At the North Avenue Beach on Friday, Marissa Fetter’s three children got an early start on the holiday weekend. She visits this neighborhood beach at least once a week during the summer.
“They love it,” Fetter said. “It’s close, it’s convenience and it’s a free outing.”
But she worries about seeing red flags on the beach that mean Lake Michigan’s water is not safe to swim in.
The city says the beaches will see anywhere from 7 to 9 million people during the summer season, which begins Memorial Day weekend and ends on Sept. 5.
Since 2011, the City of Chicago has used an algorithm to predict E. coli levels at beaches. The city uses that information to issue swim warnings or bans.
Chicago web developer Scott Beslow started a website last year called Drek Beach, which tracked those warnings and compared them to the measured level of E. coli at beaches. He found that often the city predictions were off.
After Beslow brought the information to the city, they agreed to work with him and volunteers at the Open Government Hack Night to improve its methods.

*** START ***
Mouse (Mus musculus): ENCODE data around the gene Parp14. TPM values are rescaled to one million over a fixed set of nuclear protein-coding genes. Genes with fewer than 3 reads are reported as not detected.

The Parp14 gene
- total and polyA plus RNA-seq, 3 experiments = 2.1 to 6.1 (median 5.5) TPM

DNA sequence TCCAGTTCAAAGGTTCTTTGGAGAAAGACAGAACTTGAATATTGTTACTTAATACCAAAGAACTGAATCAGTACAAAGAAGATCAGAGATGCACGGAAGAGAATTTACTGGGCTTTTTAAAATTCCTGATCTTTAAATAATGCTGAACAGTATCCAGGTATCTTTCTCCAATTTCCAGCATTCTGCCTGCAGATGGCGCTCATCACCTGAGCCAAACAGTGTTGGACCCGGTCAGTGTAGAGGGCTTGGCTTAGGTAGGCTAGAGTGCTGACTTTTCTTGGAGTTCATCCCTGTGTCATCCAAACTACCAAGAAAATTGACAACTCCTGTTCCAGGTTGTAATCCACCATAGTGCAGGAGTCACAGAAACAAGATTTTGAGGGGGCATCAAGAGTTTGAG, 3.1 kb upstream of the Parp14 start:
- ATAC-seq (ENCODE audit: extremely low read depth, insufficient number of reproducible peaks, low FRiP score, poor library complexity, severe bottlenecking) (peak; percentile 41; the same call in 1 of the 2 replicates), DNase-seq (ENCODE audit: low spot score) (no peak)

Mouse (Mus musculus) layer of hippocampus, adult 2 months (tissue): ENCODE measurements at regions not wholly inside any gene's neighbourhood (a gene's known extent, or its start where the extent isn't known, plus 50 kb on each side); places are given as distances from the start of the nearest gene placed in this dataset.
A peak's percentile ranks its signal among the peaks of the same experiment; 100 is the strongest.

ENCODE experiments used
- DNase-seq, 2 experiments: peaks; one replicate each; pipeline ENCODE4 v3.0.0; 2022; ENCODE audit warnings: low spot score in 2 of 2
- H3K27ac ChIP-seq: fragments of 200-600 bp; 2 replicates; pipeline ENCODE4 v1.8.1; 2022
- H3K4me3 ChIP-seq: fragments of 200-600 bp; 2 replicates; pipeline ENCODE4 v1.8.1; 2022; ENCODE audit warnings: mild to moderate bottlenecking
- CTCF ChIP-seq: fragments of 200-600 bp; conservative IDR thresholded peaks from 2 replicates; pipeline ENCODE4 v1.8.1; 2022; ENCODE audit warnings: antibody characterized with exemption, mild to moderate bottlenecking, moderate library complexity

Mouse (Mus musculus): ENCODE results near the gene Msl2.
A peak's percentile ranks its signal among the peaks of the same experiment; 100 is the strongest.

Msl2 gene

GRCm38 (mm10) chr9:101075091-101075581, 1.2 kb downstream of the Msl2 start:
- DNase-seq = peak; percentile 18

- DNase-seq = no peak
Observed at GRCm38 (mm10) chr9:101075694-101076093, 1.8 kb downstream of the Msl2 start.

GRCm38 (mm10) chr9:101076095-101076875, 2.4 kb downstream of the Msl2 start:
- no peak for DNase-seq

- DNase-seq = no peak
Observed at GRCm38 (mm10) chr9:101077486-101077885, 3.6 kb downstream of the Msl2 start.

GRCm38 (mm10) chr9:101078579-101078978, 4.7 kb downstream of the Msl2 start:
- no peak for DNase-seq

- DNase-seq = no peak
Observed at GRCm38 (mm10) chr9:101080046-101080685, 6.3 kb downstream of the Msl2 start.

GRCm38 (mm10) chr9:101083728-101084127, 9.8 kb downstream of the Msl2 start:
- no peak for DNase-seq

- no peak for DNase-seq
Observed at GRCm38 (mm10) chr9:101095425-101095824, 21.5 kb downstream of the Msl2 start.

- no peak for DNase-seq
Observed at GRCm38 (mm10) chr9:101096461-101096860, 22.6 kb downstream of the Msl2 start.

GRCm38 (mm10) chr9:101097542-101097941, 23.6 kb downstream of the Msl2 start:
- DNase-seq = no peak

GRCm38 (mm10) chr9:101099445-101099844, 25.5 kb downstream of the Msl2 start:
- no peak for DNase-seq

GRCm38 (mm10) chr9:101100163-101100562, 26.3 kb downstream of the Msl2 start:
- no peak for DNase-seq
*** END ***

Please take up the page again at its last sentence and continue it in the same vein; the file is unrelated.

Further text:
Cathy Breitenbach, director of cultural and natural resources for the Chicago Park District, said the city is hopeful the collaboration could improve the process.
“We’ve got all this data, and we have a problem we need to solve and there’s people out there who were interested in bringing their own expertise to help solve it,” Breitenbach said. “If it turns out they can improve upon the models we’ve built, we’d be very happy to see how we can implement it.”
For people who’ve already taken the plunge to swim, there are other safety challenges.
Eric Fisher manages the beaches and pools for the Chicago Park District. He says the biggest challenge is to get people to swim within a lifeguard’s line of sight.
“We try to move our staff around and sometimes you see the patrons want to swim somewhere else when the lifeguards come closer,” Fisher said.